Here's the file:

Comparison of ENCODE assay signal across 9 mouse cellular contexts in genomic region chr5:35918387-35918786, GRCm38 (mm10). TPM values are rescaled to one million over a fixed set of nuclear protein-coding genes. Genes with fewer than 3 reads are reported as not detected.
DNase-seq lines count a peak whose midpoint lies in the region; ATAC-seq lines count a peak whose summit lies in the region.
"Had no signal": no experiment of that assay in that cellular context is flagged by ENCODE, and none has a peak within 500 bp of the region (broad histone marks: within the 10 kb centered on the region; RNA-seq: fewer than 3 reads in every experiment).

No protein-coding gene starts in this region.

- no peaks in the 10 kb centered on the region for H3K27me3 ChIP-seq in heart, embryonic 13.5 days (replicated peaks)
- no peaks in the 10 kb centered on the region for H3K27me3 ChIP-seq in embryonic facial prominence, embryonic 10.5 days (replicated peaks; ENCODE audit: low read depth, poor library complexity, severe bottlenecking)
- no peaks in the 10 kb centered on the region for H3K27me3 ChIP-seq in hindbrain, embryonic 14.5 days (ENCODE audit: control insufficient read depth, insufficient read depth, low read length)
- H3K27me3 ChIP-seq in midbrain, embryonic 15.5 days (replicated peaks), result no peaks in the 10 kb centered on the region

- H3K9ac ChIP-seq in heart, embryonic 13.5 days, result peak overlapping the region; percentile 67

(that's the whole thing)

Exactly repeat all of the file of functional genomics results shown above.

Comparison of ENCODE assay signal across 9 mouse cellular contexts in genomic region chr5:35918387-35918786, GRCm38 (mm10). TPM values are rescaled to one million over a fixed set of nuclear protein-coding genes. Genes with fewer than 3 reads are reported as not detected.
DNase-seq lines count a peak whose midpoint lies in the region; ATAC-seq lines count a peak whose summit lies in the region.
"Had no signal": no experiment of that assay in that cellular context is flagged by ENCODE, and none has a peak within 500 bp of the region (broad histone marks: within the 10 kb centered on the region; RNA-seq: fewer than 3 reads in every experiment).

No protein-coding gene starts in this region.

- no peaks in the 10 kb centered on the region for H3K27me3 ChIP-seq in heart, embryonic 13.5 days (replicated peaks)
- no peaks in the 10 kb centered on the region for H3K27me3 ChIP-seq in embryonic facial prominence, embryonic 10.5 days (replicated peaks; ENCODE audit: low read depth, poor library complexity, severe bottlenecking)
- no peaks in the 10 kb centered on the region for H3K27me3 ChIP-seq in hindbrain, embryonic 14.5 days (ENCODE audit: control insufficient read depth, insufficient read depth, low read length)
- H3K27me3 ChIP-seq in midbrain, embryonic 15.5 days (replicated peaks), result no peaks in the 10 kb centered on the region

- H3K9ac ChIP-seq in heart, embryonic 13.5 days, result peak overlapping the region; percentile 67